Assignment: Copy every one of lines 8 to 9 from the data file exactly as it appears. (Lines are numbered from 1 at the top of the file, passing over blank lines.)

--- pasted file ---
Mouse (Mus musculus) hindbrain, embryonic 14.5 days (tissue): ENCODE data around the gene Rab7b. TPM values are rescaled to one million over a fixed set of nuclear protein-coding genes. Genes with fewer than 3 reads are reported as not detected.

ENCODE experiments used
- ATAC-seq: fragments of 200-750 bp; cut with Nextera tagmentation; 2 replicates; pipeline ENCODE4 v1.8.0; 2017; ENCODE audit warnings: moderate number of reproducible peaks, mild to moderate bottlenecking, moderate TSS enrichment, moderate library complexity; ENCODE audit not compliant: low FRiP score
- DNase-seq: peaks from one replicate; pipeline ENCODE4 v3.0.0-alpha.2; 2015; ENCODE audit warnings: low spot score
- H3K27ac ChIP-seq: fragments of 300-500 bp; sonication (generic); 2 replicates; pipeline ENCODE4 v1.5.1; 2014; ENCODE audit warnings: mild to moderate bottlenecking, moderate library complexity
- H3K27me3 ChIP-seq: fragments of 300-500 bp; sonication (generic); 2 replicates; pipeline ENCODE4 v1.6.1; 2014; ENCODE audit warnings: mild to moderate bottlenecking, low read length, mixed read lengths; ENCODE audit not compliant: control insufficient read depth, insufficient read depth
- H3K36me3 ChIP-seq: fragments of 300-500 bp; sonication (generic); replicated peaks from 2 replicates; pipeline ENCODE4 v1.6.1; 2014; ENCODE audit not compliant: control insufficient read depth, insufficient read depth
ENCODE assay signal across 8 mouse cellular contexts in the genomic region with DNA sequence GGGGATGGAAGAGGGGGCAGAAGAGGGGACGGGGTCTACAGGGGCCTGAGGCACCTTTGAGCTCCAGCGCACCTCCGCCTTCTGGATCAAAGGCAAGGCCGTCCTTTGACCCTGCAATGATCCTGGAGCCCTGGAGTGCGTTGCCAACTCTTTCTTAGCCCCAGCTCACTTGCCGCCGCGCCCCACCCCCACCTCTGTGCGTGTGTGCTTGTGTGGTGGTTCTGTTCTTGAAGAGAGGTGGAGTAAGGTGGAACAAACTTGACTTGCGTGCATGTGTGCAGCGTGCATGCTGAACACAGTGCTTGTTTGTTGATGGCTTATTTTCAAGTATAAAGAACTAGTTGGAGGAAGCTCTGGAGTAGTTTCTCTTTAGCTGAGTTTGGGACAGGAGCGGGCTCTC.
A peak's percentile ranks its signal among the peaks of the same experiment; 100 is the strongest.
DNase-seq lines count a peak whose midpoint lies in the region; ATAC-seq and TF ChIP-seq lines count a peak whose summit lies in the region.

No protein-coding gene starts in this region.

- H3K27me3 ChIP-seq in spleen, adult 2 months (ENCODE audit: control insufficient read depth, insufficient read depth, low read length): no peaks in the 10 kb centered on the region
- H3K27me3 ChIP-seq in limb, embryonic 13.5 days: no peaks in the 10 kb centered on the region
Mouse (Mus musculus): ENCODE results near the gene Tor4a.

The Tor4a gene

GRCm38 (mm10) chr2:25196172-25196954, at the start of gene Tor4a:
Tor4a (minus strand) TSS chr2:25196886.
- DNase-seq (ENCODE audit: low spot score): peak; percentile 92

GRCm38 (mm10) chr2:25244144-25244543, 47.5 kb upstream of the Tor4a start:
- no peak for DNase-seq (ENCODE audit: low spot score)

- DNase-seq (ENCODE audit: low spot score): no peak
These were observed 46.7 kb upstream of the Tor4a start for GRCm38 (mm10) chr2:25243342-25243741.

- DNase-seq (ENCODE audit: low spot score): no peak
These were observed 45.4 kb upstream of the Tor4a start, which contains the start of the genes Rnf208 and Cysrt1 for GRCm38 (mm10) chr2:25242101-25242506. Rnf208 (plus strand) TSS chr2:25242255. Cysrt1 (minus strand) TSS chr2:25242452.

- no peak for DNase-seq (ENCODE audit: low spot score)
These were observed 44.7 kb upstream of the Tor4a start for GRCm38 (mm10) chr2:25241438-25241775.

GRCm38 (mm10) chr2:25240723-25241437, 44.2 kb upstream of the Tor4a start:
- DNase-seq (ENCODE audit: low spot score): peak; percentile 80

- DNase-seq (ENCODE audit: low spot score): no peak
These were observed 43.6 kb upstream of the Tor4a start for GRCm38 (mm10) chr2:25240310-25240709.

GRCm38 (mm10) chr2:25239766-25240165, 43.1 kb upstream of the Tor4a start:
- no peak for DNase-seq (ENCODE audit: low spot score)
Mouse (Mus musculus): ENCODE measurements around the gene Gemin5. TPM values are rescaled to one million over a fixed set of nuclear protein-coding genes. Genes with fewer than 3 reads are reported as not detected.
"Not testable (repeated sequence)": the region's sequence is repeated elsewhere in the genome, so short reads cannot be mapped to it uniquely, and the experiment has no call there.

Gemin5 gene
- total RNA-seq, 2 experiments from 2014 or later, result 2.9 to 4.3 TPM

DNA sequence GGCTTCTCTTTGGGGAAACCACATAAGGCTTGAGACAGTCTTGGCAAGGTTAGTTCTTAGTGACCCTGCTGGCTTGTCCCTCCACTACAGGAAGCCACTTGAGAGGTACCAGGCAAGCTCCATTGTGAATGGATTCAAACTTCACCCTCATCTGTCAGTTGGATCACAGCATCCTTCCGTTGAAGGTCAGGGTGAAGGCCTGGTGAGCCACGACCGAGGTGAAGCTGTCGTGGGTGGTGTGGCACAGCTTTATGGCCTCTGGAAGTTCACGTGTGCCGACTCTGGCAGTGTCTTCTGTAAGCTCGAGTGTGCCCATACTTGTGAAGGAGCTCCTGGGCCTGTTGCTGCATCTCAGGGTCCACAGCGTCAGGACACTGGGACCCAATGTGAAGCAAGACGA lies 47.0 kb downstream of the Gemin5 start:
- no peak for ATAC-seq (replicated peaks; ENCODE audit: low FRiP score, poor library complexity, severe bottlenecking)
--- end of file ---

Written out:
ENCODE assay signal across 8 mouse cellular contexts in the genomic region with DNA sequence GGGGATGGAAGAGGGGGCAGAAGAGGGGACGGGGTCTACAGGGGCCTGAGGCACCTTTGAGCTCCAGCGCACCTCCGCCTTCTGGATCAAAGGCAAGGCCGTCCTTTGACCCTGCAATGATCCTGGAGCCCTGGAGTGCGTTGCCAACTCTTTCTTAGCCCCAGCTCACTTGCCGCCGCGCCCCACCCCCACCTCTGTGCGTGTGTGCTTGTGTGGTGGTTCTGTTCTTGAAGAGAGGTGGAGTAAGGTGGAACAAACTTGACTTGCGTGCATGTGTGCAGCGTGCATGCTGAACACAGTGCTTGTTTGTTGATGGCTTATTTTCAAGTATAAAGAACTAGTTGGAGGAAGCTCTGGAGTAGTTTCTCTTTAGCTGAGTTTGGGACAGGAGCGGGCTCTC.
A peak's percentile ranks its signal among the peaks of the same experiment; 100 is the strongest.